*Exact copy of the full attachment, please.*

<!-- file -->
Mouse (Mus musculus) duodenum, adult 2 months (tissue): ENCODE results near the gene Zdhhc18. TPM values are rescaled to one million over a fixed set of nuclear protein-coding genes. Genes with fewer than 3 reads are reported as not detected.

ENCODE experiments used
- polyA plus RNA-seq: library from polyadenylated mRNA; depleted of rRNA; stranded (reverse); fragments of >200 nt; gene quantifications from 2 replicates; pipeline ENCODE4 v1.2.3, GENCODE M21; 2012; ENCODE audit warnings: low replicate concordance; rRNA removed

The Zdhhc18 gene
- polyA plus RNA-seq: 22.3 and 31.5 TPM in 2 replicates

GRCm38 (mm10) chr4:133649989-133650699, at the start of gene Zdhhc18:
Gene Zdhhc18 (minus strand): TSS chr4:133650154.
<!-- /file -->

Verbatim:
Mouse (Mus musculus) duodenum, adult 2 months (tissue): ENCODE results near the gene Zdhhc18. TPM values are rescaled to one million over a fixed set of nuclear protein-coding genes. Genes with fewer than 3 reads are reported as not detected.

ENCODE experiments used
- polyA plus RNA-seq: library from polyadenylated mRNA; depleted of rRNA; stranded (reverse); fragments of >200 nt; gene quantifications from 2 replicates; pipeline ENCODE4 v1.2.3, GENCODE M21; 2012; ENCODE audit warnings: low replicate concordance; rRNA removed

The Zdhhc18 gene
- polyA plus RNA-seq: 22.3 and 31.5 TPM in 2 replicates

GRCm38 (mm10) chr4:133649989-133650699, at the start of gene Zdhhc18:
Gene Zdhhc18 (minus strand): TSS chr4:133650154.